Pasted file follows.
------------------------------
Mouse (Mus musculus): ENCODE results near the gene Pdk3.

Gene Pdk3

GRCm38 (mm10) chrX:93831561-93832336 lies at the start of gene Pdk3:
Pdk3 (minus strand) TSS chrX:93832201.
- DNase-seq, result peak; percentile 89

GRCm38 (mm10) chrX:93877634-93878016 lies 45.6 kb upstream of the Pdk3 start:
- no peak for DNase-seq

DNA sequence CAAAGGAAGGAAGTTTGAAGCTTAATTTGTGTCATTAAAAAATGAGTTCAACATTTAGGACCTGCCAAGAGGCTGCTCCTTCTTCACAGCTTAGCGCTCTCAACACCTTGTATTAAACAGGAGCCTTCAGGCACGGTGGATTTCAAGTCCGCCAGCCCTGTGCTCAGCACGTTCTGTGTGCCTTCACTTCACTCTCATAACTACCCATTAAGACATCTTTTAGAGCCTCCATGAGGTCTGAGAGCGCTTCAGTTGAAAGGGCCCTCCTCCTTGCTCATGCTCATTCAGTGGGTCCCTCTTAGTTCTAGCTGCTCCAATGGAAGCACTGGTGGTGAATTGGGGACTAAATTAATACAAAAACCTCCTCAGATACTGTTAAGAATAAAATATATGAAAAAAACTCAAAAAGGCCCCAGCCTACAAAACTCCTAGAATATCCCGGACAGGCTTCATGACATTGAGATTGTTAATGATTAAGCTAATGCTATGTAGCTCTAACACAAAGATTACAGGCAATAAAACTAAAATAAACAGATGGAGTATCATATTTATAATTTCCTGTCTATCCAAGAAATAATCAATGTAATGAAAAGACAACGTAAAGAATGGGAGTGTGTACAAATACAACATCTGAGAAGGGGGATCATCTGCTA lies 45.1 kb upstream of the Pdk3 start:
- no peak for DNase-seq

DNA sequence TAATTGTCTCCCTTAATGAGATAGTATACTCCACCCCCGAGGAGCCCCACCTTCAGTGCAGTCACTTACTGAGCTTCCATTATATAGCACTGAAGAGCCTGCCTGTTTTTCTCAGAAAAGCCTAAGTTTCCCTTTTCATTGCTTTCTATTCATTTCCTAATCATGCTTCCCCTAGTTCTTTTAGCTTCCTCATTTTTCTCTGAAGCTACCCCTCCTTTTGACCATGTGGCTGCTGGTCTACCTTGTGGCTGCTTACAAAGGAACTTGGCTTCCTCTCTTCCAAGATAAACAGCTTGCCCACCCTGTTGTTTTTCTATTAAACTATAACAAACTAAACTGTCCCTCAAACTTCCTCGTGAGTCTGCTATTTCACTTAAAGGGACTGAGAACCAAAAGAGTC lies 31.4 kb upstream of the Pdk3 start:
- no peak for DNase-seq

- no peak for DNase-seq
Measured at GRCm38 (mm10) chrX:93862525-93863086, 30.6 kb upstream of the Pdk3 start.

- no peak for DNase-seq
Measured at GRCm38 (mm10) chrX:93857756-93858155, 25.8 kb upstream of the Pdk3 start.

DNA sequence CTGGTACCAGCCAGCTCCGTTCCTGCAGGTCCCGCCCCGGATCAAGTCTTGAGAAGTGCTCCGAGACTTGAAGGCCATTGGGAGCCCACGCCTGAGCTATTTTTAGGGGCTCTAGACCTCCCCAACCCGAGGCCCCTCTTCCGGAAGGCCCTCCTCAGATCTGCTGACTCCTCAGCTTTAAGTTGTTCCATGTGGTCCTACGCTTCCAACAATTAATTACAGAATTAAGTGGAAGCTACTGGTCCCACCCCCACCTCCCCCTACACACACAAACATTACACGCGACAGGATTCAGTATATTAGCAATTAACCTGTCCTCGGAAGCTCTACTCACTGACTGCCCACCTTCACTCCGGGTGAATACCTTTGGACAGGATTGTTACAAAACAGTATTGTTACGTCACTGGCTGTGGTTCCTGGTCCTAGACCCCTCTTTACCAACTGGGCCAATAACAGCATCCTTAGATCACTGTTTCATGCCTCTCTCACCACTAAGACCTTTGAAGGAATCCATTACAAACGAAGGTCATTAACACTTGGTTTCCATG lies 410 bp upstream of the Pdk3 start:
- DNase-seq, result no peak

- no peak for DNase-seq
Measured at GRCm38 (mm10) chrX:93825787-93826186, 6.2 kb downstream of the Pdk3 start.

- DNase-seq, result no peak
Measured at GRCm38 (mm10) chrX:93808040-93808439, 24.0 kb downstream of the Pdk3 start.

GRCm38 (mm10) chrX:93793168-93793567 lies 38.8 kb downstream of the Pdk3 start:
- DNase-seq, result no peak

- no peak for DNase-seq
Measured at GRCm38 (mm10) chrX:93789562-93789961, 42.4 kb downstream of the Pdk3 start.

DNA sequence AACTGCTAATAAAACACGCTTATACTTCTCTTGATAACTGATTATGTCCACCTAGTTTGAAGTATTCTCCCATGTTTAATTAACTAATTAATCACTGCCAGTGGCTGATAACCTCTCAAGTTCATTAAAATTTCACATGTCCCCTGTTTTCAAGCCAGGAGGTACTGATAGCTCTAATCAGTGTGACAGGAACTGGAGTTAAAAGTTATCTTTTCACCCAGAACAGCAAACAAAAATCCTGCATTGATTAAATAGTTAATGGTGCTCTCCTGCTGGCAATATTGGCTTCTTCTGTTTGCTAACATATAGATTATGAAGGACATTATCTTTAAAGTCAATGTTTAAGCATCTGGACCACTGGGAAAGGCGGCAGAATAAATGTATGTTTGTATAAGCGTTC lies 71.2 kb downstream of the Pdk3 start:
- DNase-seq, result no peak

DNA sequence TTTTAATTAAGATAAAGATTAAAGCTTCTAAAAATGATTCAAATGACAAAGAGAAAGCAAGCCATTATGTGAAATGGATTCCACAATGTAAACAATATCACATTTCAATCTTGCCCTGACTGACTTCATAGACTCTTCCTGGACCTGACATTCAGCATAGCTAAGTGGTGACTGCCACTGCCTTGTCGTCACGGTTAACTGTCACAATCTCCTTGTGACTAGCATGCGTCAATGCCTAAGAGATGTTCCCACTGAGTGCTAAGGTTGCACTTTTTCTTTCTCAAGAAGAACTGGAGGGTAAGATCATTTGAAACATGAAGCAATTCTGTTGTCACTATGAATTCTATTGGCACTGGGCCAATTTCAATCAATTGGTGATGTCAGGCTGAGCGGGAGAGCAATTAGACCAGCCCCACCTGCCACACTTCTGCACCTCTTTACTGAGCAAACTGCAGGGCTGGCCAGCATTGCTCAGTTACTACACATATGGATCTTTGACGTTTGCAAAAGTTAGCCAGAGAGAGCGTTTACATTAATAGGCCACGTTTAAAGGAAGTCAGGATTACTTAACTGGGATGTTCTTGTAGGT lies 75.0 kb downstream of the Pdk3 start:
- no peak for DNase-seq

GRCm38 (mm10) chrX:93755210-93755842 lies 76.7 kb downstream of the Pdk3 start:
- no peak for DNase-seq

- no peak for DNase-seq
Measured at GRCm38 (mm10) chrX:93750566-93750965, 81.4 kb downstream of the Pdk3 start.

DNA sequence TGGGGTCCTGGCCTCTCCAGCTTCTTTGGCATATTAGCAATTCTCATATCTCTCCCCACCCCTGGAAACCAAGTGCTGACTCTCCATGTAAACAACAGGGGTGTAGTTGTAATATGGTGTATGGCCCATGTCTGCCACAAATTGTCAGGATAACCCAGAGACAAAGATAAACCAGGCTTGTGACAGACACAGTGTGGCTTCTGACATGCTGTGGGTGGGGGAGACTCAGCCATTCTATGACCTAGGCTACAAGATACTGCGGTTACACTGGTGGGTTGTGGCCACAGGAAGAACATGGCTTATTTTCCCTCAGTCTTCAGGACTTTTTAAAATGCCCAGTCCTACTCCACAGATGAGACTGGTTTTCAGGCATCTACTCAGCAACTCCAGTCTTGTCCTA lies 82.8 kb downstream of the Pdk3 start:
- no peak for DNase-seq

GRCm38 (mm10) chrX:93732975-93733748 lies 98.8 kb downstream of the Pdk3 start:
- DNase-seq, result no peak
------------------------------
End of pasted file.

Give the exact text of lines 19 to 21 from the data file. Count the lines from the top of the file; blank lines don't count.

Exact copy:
Measured at GRCm38 (mm10) chrX:93825787-93826186, 6.2 kb downstream of the Pdk3 start.

- DNase-seq, result no peak
Measured at GRCm38 (mm10) chrX:93808040-93808439, 24.0 kb downstream of the Pdk3 start.